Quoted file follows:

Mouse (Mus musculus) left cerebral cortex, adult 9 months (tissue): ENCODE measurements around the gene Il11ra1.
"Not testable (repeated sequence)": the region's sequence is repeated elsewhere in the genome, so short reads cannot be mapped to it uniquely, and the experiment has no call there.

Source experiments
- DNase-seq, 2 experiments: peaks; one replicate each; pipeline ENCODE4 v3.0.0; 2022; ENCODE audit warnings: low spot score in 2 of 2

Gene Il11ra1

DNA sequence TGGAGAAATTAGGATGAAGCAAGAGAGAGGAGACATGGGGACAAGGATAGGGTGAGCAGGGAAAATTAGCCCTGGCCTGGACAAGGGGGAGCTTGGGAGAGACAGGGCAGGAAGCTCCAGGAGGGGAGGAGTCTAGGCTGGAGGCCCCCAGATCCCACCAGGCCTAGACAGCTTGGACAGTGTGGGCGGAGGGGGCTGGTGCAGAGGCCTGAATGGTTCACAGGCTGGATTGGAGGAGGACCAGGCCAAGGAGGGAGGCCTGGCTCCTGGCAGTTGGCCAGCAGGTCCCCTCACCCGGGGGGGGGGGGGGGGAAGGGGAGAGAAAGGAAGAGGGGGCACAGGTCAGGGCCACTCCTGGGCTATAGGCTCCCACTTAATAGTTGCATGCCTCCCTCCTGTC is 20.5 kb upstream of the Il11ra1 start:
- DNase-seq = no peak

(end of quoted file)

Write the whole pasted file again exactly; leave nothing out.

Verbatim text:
Mouse (Mus musculus) left cerebral cortex, adult 9 months (tissue): ENCODE measurements around the gene Il11ra1.
"Not testable (repeated sequence)": the region's sequence is repeated elsewhere in the genome, so short reads cannot be mapped to it uniquely, and the experiment has no call there.

Source experiments
- DNase-seq, 2 experiments: peaks; one replicate each; pipeline ENCODE4 v3.0.0; 2022; ENCODE audit warnings: low spot score in 2 of 2

Gene Il11ra1

DNA sequence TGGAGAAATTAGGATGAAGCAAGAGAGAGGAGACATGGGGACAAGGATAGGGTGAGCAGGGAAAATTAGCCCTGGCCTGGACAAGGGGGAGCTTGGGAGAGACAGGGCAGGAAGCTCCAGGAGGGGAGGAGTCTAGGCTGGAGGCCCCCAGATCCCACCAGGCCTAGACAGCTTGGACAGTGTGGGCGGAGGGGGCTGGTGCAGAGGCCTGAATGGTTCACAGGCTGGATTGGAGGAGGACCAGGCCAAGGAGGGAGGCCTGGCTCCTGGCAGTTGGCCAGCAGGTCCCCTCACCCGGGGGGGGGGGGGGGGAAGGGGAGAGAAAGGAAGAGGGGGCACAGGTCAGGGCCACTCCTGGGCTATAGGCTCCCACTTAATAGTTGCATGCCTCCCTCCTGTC is 20.5 kb upstream of the Il11ra1 start:
- DNase-seq = no peak